The Russian Ministry of Energy will report to the government on potentially allowing state oil giant Rosneft access to gas exports "in the coming days", according to Interfax quoting Vice-Prime Minister curating the energy sector Alexander Novak.
As covered in detailed by bne IntelliNews, most recently Russia’s most influential oilman, Igor Sechin, head of Rosneft, has renewed his push to allow the company to export gas by pipeline, in spite of Gazprom’s monopoly over these supplies.
"Rosneft’s long-running attempts to break Gazprom’s export monopoly may finally bear fruit, with the launch of Nord Stream 2 and record-high European gas prices providing the impetus required to change long-standing policy," BCS Global Markets commented on September 15.
The analysts see the potential policy change as more negative for Gazprom than positive for Ronseft, while maintaining a Buy call for shares of both companies.
Senior BCS GM oil & gas analyst Ronald Smith reminds that all previous attempts by Rosneft to access pipeline gas exports have been successfully rebuffed in the halls of government by Gazprom.
"However, pre-announcing the report may be a hint that Rosneft might meet with success in its latest attempts," the BCS GM analyst believes, attributing the shift to the simultaneous launch of Nord Stream 2 and record-high gas prices in Europe.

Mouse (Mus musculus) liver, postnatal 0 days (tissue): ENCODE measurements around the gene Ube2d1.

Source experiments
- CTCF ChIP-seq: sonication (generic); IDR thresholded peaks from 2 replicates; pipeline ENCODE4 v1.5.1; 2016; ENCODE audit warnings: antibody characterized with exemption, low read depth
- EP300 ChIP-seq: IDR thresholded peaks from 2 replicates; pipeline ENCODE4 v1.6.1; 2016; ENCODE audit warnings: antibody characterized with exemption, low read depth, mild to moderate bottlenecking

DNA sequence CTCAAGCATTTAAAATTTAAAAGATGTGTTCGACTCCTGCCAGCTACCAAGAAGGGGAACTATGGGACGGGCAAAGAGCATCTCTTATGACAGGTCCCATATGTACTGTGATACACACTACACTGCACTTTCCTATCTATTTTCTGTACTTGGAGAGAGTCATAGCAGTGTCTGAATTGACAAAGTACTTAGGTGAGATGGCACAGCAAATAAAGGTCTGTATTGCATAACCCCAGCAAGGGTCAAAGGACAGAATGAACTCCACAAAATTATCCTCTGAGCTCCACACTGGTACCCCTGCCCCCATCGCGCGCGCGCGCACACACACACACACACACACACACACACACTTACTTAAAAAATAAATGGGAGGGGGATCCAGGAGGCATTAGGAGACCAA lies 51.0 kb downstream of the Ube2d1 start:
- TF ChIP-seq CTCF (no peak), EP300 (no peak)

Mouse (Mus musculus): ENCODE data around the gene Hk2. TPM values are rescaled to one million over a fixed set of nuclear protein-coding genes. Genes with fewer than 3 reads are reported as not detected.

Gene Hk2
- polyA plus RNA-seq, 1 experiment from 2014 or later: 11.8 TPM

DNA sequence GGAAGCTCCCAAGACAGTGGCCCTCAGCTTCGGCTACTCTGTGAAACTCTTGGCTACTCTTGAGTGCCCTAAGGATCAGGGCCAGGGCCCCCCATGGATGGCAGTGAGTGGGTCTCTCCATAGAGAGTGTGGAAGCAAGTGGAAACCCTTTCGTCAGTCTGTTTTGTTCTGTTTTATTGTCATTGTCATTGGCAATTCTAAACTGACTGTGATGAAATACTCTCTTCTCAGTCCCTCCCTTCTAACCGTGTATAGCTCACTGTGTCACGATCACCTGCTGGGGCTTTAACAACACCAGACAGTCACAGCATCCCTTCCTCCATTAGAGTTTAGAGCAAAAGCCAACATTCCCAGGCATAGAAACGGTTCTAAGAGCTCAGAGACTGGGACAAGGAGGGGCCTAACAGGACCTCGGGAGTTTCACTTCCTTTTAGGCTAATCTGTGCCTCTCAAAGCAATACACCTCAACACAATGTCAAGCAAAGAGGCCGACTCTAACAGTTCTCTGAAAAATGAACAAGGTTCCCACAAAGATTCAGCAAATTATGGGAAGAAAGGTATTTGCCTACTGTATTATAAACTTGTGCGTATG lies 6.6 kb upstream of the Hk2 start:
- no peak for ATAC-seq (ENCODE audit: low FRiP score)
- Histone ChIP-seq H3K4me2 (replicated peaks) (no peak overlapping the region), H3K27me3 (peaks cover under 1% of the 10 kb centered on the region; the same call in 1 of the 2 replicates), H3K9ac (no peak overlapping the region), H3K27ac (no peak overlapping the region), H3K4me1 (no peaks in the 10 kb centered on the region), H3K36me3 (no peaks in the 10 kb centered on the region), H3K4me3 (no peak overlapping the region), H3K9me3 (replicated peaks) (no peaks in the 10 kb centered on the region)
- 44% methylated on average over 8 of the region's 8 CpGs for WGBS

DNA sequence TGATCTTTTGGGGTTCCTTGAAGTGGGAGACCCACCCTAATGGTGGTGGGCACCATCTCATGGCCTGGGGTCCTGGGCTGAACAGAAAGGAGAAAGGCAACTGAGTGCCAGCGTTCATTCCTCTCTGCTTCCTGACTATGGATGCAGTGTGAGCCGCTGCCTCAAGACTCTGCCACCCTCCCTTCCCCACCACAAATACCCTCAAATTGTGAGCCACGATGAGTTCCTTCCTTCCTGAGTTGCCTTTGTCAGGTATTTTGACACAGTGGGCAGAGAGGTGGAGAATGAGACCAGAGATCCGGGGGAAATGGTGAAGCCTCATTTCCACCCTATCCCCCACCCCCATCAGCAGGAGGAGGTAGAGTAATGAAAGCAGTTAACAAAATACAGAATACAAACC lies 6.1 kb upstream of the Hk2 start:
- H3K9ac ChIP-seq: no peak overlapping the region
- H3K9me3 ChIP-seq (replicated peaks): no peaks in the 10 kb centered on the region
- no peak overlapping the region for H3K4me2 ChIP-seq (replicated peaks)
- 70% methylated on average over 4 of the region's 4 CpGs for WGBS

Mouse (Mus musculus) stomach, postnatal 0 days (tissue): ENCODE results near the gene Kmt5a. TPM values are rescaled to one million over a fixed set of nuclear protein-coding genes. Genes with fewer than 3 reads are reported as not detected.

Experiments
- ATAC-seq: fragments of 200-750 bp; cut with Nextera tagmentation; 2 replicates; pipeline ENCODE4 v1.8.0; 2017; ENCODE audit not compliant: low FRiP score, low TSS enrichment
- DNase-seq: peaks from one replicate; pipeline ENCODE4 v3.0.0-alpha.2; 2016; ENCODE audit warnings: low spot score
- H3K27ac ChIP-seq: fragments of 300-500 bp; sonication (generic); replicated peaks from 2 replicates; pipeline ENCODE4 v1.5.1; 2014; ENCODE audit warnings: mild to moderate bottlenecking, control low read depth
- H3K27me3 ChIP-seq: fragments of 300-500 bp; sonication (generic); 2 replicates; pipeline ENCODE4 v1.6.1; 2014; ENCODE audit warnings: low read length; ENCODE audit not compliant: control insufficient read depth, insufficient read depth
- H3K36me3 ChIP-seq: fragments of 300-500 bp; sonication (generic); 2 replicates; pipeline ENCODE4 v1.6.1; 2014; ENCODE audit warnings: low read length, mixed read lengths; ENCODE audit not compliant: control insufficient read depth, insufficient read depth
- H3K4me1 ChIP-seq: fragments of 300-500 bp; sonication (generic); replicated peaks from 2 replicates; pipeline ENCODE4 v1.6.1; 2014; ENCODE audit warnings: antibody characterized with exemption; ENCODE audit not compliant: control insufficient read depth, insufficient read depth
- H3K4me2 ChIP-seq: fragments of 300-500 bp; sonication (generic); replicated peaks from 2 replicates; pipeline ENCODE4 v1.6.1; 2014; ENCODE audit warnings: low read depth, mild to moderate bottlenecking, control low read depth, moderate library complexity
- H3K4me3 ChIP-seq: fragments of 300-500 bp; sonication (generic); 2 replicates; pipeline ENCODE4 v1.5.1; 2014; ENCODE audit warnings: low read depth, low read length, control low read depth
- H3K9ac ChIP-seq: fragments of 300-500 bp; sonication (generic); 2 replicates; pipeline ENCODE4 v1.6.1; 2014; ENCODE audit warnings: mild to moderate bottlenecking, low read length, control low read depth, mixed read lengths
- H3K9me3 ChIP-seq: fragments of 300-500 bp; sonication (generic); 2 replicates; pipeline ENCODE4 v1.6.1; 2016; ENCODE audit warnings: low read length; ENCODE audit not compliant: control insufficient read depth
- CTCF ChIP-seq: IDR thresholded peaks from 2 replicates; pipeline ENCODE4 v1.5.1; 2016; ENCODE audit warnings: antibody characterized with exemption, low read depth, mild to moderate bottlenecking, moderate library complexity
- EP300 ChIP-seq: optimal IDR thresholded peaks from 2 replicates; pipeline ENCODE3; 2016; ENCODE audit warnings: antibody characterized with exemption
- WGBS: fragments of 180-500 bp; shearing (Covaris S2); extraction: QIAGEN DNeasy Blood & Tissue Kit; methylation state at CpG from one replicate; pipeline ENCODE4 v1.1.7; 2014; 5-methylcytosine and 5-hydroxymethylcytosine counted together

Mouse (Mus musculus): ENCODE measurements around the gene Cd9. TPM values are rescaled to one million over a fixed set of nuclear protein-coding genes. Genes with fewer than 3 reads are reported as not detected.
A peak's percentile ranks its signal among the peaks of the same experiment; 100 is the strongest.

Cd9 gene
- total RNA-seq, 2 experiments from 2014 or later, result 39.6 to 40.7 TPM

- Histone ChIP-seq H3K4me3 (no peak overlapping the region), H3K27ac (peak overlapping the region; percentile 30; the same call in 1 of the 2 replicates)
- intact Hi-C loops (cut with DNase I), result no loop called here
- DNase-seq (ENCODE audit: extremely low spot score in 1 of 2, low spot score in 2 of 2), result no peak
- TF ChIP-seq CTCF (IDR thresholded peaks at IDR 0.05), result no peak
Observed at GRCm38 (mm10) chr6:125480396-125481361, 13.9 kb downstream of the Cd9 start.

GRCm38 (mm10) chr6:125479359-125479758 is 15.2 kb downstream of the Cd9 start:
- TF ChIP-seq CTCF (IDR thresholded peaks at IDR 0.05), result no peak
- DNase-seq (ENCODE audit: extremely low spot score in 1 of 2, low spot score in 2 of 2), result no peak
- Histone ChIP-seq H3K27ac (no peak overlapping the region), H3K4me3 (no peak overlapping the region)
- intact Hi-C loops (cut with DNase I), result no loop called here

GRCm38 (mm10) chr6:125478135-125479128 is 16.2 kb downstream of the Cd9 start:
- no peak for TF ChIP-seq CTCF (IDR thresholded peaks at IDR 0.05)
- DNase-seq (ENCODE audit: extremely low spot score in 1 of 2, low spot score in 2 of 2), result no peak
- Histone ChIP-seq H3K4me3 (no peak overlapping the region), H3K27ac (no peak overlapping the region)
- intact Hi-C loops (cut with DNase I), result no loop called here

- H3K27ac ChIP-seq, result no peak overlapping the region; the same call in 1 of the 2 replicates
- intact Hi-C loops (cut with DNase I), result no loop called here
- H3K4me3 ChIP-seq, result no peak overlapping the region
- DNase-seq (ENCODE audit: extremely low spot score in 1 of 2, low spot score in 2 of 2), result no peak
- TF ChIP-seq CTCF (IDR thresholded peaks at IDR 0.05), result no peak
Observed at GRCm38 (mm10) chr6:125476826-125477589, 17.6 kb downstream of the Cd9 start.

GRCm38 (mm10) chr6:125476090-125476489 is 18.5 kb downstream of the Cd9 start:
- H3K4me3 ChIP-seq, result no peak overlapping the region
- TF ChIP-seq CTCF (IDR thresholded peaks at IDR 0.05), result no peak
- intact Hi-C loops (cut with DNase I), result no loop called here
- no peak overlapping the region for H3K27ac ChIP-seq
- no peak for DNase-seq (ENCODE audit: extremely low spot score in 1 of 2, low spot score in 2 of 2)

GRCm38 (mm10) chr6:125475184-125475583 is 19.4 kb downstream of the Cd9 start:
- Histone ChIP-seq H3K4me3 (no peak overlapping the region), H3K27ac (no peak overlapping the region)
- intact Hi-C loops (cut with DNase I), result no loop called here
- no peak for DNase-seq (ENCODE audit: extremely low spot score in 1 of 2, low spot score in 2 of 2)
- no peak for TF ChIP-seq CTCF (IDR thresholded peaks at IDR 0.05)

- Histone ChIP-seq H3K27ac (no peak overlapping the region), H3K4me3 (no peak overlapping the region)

While Rosneft’s oil business is huge, an additional 10bn cubic metres of exports as it’s requesting would move the needle only relatively modestly for either company. However, BCS GM still expects strong resistance from Gazprom not to allow other players other than Rosneft to follow.
Consensus expectation for EBITDA for Rosneft for 2021 is $30bn, BCS GM reminds, and calculates that exporting 10 bcm in the course of a full year at a gas price of $400 per 1,000 cubic metres would make $4bn in revenues, which would net to $2bn given pipeline tariffs and others costs.
"Gazprom’s EBITDA for 2021 and 2022 will likely exceed $40bn each year, so on the face of it, the above value transfer would be of smaller importance for it. However, the issue for Gazprom is not so much the potential loss of 10 bcm or 5% of our long-term assumption of 200 bcm year of European exports. Rather, it is the potential impact on overall pricing as a result of Russian gas-on-gas competition in European gas markets," Smith writes.
Sechin and his company have long coveted Gazprom’s role as Europe’s biggest gas supplier. But despite years of lobbying efforts, he has failed to convince the government to liberalise pipe gas exports. Moscow feared that doing so would mean Russian gas competing with Russian gas in foreign markets, potentially driving down revenues.